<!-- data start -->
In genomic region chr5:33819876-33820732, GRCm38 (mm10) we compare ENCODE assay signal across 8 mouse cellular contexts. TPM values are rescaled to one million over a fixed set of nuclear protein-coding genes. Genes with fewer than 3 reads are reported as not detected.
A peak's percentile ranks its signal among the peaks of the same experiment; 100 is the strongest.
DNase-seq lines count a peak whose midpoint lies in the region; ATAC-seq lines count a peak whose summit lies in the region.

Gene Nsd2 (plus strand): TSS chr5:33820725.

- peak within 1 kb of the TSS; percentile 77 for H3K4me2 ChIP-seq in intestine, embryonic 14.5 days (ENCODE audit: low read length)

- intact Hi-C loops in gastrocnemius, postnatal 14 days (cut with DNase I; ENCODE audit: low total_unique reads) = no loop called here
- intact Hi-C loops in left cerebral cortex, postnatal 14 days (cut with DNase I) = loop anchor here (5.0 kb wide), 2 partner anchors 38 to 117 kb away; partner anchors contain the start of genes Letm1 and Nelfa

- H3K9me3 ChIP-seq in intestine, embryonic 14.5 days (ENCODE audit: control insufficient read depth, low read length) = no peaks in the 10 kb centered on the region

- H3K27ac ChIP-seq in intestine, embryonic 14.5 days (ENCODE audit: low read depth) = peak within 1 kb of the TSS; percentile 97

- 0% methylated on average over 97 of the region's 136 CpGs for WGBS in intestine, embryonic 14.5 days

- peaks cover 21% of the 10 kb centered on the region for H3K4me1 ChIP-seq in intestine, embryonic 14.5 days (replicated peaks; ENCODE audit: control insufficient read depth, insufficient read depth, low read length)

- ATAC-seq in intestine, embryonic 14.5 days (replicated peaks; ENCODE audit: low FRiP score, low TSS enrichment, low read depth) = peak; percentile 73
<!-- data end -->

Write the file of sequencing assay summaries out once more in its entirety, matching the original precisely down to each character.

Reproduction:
In genomic region chr5:33819876-33820732, GRCm38 (mm10) we compare ENCODE assay signal across 8 mouse cellular contexts. TPM values are rescaled to one million over a fixed set of nuclear protein-coding genes. Genes with fewer than 3 reads are reported as not detected.
A peak's percentile ranks its signal among the peaks of the same experiment; 100 is the strongest.
DNase-seq lines count a peak whose midpoint lies in the region; ATAC-seq lines count a peak whose summit lies in the region.

Gene Nsd2 (plus strand): TSS chr5:33820725.

- peak within 1 kb of the TSS; percentile 77 for H3K4me2 ChIP-seq in intestine, embryonic 14.5 days (ENCODE audit: low read length)

- intact Hi-C loops in gastrocnemius, postnatal 14 days (cut with DNase I; ENCODE audit: low total_unique reads) = no loop called here
- intact Hi-C loops in left cerebral cortex, postnatal 14 days (cut with DNase I) = loop anchor here (5.0 kb wide), 2 partner anchors 38 to 117 kb away; partner anchors contain the start of genes Letm1 and Nelfa

- H3K9me3 ChIP-seq in intestine, embryonic 14.5 days (ENCODE audit: control insufficient read depth, low read length) = no peaks in the 10 kb centered on the region

- H3K27ac ChIP-seq in intestine, embryonic 14.5 days (ENCODE audit: low read depth) = peak within 1 kb of the TSS; percentile 97

- 0% methylated on average over 97 of the region's 136 CpGs for WGBS in intestine, embryonic 14.5 days

- peaks cover 21% of the 10 kb centered on the region for H3K4me1 ChIP-seq in intestine, embryonic 14.5 days (replicated peaks; ENCODE audit: control insufficient read depth, insufficient read depth, low read length)

- ATAC-seq in intestine, embryonic 14.5 days (replicated peaks; ENCODE audit: low FRiP score, low TSS enrichment, low read depth) = peak; percentile 73